For service providers that provide advertisements based on mobile applications, the new policy is unfavorable. Apple still earns billions of dollars a year from Google’s advertising business, so this disparity in the industry will continue.
From Goldman Sachs analyst Eric Sheridan:
To follow up on Brian’s question about Reels, can you ask management to talk about the similarities and differences between the Reels business and the business that was in transition? For example, let’s talk about user engagement, profit, advertising price, etc.
Response from Mark Zuckerberg
The user engagement of short videos is still very high. As I said before, one of the fastest-growing sub-businesses of user engagement on Instagram is short videos. It is also the same on Facebook. Regarding the similarities with the previous business, the biggest similarity we have seen is that the short video business is another major content form change that we have experienced. The evolution of the story is still the short video of Reels. In the beginning, we need to adapt to the changes in the form of advertising systems and business operations. The replacement of the old form by the new form will inevitably have a certain adverse impact on revenue growth, but we are not worried.
Speaking of differences, compared to the previous stories and mobile feeds, the Reels team is very strong in execution, and the entire transition process is very fast. At the same time, it should be noted that TikTok is a very large competitor, and it is also growing at a very fast rate. Although we have very fast development, our competitors are also growing rapidly. So back to your question, we are optimistic about the development of Reels, but we still have a lot of work to do.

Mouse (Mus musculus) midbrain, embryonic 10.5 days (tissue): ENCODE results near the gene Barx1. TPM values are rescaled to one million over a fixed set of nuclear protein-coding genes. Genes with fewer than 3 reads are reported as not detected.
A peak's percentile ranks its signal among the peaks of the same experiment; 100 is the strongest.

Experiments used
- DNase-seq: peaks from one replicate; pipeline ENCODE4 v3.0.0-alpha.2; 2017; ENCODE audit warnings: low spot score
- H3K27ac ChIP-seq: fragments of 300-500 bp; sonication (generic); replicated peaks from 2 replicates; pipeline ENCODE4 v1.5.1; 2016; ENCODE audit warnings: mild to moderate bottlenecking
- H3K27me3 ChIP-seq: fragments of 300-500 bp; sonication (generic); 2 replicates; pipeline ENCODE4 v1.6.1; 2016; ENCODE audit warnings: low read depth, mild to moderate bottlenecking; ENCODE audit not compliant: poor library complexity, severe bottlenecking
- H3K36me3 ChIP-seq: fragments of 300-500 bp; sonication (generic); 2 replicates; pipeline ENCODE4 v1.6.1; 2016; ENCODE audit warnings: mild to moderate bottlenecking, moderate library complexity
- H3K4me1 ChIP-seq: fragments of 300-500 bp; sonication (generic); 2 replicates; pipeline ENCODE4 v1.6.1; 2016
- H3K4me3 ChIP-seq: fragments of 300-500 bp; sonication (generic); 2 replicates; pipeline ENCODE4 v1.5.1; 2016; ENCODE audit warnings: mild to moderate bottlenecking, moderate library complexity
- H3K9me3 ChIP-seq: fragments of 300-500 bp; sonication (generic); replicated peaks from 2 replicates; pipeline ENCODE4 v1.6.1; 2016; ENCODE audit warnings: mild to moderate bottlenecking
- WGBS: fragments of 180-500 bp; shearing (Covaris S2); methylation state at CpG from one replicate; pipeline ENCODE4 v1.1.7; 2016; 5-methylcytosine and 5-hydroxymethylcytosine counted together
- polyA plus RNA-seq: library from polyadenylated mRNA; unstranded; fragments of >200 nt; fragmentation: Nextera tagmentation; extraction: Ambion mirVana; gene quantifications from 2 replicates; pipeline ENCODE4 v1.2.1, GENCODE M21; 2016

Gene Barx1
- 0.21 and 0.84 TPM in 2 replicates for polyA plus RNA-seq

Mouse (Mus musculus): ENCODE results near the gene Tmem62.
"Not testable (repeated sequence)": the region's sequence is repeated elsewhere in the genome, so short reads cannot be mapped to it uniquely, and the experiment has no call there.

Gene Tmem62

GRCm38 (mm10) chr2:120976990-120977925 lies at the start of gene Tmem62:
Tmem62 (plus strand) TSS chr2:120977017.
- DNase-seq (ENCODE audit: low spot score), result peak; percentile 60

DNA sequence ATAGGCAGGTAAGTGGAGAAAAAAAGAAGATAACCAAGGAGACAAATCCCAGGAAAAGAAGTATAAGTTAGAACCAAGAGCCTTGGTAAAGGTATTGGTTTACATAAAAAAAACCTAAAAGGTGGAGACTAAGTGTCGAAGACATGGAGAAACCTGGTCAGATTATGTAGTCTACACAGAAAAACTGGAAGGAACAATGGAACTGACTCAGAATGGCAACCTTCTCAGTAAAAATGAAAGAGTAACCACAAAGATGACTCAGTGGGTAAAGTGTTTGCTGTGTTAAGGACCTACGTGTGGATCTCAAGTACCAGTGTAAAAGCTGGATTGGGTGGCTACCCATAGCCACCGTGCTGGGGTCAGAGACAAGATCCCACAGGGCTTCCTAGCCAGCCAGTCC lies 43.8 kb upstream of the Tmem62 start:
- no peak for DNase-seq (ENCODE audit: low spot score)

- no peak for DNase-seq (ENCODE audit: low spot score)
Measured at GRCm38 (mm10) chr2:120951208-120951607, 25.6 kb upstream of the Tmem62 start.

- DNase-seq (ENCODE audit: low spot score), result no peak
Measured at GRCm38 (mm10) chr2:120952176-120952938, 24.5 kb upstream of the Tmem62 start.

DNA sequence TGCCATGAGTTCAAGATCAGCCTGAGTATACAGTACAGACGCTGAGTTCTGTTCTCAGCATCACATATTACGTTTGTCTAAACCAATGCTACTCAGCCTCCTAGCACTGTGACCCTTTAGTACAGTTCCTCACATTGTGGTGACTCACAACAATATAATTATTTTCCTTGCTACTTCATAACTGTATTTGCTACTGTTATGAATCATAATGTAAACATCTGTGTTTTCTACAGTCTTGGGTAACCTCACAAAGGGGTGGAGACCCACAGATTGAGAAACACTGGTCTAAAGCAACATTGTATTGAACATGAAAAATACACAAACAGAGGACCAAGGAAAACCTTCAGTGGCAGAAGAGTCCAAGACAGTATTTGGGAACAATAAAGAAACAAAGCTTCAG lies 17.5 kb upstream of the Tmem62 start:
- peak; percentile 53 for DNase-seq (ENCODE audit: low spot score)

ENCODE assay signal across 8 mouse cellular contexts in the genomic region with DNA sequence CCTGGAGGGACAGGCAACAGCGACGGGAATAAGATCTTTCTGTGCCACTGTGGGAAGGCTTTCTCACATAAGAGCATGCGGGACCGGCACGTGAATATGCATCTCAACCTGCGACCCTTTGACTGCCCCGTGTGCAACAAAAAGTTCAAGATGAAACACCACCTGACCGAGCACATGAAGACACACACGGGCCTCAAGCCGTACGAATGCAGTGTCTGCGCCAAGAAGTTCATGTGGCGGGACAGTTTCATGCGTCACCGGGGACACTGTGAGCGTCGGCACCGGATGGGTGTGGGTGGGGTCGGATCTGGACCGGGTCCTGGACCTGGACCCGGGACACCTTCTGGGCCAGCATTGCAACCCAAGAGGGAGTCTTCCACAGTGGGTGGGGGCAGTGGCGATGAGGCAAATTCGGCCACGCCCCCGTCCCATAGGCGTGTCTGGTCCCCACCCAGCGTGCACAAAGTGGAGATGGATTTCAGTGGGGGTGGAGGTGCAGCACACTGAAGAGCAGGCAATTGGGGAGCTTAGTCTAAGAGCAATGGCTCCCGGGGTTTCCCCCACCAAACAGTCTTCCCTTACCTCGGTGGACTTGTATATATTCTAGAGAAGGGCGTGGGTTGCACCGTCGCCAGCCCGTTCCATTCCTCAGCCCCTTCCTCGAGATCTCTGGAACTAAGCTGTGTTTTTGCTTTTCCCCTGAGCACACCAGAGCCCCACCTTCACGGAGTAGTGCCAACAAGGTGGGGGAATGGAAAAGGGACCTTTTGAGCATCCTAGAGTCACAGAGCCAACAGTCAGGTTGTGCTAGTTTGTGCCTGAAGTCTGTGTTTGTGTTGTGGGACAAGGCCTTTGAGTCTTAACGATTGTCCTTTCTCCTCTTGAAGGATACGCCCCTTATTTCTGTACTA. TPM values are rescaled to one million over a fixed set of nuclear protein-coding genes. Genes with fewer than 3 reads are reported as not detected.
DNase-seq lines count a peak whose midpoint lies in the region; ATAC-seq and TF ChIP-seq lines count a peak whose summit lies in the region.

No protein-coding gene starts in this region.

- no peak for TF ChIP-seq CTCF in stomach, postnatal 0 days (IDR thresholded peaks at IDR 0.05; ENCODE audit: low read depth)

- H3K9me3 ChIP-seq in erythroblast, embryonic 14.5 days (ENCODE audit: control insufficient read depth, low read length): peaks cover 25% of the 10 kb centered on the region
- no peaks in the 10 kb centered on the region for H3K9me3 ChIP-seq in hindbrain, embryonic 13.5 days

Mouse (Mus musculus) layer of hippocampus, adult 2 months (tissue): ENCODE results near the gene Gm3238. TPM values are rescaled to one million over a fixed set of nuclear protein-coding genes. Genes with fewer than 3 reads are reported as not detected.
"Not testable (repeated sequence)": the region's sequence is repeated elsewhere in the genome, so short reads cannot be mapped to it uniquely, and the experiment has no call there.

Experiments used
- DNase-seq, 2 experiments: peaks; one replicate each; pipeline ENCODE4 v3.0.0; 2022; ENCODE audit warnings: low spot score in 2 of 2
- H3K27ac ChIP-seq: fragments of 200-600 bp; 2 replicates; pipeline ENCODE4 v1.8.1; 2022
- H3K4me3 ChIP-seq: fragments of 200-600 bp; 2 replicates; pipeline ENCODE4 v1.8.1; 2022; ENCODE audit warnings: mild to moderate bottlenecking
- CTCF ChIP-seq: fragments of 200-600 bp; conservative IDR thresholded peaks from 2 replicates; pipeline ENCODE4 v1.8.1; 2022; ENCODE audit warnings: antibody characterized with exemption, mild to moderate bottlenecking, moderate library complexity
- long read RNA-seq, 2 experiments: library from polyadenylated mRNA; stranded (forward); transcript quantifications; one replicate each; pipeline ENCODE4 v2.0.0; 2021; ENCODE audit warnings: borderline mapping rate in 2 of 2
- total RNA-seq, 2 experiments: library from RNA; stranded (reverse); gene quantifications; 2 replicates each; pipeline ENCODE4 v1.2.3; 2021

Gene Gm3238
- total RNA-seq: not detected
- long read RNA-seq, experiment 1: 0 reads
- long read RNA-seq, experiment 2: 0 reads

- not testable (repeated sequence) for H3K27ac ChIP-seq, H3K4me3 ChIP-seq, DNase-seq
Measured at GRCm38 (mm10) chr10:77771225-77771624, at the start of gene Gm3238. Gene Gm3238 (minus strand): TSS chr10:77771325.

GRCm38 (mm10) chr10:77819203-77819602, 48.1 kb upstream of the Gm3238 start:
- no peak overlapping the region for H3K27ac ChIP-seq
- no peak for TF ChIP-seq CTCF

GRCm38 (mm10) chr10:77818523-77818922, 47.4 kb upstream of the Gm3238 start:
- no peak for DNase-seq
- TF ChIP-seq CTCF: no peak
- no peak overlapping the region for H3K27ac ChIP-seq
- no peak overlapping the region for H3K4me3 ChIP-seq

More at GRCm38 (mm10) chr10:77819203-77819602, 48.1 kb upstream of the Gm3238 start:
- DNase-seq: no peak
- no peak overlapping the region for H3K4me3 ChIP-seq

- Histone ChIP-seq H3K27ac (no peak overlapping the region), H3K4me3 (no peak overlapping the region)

From Goldman Sachs analyst Eric Sheridan
The second question is for Shirley. At the last earnings meeting, you mentioned that some of the work done by the company will produce results in the first quarter or the first half of this year. Can you talk about the company’s current progress in the advertising business? including advertising targeting and performance measurement?
From Sheryl Sandberg
In terms of mitigating the impact of the iOS New Deal, we previously mentioned two key challenges posed by the New Deal. The first is ad targeting and the other is performance measurement. In terms of targeted delivery, we believe it will take years to rebuild ad optimization systems. To drive performance growth with less available data, we are putting in some efforts. One of our efforts is to invest in automation to make it easier for advertisers to take advantage of it.
For performance evaluation, there are also two key areas affected by Apple’s iOS new policy that need attention. I also mentioned this in the last earnings meeting. The first one is the problem of insufficient reporting. Advertisers are worried that their actual return on investment will be higher than the official report. The changes in Apple’s new policy will hurt small businesses even more.
The second challenge is data latency, because of the new iOS policy, our company, like other advertising platforms, receives less detailed conversion data, and it’s not real-time data. It is also difficult for advertisers to make real-time decisions based on these data. Real-time data is often the most important resource during the holiday season when shopping consumption peaks.